© 2015 Sironi et al. Background: The genetic bases of natural resistance to HIV-1 infection remain largely unknown. Recently, two genome-wide association studies suggested a role for variants within or in the vicinity of the CYP7B1 gene in modulating HIV susceptibility. CYP7B1 is an appealing candidate for this due to its contribution to antiviral immune responses. We analyzed the frequency of two previously described CYP7B1 variants (rs6996198 and rs10808739) in three independent cohorts of HIV-1 infected subjects and HIV-1 exposed seronegative individuals (HESN). Findings: rs6996198 and rs10808739 were genotyped in three case/control cohorts of sexually-exposed HESN and HIV-1-infected individuals from Italy, Peru and Colombia. Comparison of the allele and genotype frequencies of the two SNPs under different models showed that the only significant difference was seen for rs6996198 in the Peruvian sample (nominal p=0.048, dominant model). For this variant, a random-effect meta-analysis yielded non-significant results (dominant model, p=0.78) and revealed substantial heterogeneity among cohorts. No significant effect of the rs10808739 allelic status on HIV-1 infection susceptibility (additive model, p=0.30) emerged from the meta-analysis. Conclusions: Although our study had limited power to detect association due to the small sample size, comparisons among the three cohorts revealed very similar allelic and genotypic frequencies in HESN and HIV-1 positive subjects. Overall, these data indicate that the two GWAS-defined variants in the CYP7B1 region do not strongly influence HIV-1 infection susceptibility.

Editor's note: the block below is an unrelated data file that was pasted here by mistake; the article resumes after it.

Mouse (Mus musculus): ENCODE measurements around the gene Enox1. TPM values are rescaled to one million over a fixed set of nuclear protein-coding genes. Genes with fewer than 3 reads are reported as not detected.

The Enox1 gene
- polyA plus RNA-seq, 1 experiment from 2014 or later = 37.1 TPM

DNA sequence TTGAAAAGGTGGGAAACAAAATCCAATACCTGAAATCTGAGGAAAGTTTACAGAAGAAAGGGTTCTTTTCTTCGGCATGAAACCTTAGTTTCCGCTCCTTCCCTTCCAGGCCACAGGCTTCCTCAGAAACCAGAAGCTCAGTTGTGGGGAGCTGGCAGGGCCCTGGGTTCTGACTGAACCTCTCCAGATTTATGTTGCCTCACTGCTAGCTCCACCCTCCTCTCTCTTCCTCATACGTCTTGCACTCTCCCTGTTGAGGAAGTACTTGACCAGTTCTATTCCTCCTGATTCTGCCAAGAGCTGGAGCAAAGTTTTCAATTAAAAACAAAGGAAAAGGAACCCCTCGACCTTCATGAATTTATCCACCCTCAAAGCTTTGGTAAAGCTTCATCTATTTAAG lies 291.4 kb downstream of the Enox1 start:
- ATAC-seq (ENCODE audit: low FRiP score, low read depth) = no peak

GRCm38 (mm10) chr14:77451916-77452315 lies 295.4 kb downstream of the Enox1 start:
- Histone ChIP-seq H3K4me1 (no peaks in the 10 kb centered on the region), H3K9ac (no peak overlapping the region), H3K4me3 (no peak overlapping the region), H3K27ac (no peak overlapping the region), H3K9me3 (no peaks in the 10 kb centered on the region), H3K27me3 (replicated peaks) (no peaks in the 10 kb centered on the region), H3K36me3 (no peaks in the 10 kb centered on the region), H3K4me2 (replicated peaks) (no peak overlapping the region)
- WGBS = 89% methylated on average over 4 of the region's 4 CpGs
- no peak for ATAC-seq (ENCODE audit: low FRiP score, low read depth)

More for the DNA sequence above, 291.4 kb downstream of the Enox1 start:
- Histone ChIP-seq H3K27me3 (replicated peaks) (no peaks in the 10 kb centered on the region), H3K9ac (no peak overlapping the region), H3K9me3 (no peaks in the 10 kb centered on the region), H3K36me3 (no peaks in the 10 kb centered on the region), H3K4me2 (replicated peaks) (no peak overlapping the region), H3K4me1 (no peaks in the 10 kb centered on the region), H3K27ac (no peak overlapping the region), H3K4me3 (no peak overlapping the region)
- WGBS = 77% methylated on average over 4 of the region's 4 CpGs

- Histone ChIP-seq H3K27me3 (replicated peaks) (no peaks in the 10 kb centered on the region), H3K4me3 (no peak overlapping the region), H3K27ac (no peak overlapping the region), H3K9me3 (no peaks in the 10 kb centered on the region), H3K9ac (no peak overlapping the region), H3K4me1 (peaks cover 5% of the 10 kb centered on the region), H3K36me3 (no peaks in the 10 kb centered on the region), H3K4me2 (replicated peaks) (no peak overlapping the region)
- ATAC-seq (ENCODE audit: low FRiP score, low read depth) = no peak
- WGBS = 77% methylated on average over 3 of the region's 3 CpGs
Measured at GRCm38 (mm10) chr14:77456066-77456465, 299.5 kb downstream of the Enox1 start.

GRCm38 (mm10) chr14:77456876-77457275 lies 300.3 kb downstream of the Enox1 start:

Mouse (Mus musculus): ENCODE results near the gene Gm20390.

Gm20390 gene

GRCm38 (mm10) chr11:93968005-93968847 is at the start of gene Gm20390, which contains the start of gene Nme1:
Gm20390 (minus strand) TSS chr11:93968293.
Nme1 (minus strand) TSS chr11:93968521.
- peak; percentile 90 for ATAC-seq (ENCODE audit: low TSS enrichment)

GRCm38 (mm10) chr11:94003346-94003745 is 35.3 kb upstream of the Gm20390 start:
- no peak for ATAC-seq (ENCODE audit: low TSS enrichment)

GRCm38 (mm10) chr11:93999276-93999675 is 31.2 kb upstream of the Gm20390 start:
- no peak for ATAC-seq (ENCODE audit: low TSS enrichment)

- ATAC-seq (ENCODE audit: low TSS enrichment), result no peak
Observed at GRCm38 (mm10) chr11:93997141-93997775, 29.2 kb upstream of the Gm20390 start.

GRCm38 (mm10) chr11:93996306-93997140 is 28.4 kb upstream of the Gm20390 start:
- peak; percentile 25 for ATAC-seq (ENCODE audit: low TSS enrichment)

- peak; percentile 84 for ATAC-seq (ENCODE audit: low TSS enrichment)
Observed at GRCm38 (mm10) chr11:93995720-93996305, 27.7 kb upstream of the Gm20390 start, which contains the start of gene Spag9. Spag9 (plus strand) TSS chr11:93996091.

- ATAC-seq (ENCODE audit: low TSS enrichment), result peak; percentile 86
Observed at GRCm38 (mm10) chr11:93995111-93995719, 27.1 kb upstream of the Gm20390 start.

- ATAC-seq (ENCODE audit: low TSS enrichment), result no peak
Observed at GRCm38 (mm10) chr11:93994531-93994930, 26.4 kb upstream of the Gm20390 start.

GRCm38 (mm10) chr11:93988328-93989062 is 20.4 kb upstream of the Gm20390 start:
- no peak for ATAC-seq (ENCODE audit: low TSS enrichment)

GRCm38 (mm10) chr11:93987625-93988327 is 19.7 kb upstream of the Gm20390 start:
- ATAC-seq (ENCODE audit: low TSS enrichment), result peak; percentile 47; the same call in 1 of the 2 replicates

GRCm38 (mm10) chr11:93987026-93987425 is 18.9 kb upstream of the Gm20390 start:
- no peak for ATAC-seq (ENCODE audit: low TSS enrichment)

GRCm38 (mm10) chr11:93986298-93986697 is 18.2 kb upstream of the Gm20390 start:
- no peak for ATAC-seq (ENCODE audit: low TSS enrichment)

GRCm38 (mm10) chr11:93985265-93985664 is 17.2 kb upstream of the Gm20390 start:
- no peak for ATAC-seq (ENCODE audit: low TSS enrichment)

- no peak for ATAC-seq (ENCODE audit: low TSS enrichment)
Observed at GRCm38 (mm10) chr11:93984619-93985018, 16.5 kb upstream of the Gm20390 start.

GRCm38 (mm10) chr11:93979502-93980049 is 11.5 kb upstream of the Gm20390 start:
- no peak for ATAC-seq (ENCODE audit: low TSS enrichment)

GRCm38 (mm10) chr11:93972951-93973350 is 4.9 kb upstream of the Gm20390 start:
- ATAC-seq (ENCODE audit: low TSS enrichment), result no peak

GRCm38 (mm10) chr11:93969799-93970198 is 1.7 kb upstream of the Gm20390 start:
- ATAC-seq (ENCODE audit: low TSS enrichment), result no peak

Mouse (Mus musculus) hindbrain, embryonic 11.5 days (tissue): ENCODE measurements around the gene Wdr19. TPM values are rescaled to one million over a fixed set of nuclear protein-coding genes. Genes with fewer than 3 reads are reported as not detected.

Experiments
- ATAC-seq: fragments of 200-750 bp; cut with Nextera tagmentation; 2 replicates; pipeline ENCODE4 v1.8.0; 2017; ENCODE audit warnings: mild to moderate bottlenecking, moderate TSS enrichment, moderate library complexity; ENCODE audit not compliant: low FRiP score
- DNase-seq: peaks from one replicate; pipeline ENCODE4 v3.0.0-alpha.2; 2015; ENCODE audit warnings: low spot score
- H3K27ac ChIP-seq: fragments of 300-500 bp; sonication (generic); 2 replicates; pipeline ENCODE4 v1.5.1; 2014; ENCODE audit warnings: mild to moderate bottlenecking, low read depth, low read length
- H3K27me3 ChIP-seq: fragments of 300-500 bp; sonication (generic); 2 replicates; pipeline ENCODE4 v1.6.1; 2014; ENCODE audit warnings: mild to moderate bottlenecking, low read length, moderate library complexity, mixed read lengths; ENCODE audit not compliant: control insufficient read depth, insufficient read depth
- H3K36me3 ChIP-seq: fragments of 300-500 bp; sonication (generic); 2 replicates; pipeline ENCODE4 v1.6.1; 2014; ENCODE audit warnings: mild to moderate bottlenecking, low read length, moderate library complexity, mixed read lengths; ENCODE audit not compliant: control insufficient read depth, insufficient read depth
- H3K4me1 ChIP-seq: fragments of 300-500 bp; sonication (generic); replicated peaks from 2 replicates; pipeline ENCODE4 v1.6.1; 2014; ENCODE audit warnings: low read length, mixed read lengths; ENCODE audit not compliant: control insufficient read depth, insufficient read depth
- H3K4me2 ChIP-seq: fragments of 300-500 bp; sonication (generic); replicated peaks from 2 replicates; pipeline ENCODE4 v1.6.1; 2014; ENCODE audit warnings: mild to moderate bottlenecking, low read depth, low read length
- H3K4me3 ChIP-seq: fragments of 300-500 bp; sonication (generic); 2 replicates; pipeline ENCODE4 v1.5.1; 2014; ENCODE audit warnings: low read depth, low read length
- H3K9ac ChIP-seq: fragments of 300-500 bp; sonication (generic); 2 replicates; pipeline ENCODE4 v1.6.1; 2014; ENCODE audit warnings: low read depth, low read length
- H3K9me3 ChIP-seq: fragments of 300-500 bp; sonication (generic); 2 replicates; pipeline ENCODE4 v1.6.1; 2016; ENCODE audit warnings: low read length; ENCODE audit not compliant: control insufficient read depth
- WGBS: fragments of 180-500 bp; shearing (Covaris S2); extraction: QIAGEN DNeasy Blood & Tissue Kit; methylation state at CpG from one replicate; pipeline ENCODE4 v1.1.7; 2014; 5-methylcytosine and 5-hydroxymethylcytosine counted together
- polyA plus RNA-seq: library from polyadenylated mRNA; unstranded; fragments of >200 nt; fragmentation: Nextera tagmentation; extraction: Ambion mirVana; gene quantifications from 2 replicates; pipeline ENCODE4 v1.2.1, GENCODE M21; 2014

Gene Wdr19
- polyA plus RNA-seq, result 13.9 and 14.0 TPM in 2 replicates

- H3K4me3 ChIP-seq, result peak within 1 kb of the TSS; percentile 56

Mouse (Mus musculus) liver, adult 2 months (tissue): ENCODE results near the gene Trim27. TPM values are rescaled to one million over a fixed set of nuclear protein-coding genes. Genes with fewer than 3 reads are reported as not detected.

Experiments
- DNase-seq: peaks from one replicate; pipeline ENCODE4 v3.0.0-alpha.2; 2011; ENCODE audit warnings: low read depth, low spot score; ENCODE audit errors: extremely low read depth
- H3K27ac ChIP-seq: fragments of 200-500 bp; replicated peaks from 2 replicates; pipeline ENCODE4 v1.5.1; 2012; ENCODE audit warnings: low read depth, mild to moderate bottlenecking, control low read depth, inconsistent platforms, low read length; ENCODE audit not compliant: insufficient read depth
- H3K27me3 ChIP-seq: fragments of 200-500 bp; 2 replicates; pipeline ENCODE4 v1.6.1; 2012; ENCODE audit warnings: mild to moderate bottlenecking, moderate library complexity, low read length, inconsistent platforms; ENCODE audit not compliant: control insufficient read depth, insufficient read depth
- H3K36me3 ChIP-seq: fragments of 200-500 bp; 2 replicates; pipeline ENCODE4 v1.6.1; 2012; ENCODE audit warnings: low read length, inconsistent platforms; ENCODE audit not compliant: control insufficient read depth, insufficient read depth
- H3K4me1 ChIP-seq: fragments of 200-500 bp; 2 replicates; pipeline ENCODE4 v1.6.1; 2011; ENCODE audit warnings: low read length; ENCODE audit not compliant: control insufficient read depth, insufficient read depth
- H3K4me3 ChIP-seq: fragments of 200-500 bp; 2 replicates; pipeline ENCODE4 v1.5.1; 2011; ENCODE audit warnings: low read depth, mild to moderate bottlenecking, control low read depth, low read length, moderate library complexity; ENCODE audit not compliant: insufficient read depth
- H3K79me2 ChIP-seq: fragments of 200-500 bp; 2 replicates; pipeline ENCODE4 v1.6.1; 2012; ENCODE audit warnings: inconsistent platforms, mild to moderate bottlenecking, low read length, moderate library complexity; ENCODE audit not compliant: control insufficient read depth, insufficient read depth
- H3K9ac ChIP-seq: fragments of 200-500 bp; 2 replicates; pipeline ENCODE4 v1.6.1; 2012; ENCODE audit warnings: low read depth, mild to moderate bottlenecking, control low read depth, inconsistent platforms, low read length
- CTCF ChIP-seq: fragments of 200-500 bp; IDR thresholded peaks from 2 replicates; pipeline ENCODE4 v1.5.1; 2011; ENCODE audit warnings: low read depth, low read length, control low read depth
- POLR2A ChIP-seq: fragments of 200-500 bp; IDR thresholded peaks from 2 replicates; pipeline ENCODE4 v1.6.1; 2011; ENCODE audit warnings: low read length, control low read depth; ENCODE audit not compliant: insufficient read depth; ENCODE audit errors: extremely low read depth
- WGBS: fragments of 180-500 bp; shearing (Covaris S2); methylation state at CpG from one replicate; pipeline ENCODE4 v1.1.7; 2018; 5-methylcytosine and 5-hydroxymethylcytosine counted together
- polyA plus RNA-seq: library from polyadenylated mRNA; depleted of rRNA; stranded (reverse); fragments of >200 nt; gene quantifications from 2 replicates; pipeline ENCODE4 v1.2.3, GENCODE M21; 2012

- Resistance to infection